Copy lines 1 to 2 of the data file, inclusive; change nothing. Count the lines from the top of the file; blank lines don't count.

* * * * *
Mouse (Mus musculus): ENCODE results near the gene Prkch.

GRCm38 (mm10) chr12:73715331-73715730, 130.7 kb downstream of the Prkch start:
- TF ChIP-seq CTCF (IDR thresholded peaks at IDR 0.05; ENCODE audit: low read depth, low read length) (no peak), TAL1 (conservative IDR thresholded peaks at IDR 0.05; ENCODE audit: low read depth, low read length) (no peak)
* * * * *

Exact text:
Mouse (Mus musculus): ENCODE results near the gene Prkch.

GRCm38 (mm10) chr12:73715331-73715730, 130.7 kb downstream of the Prkch start: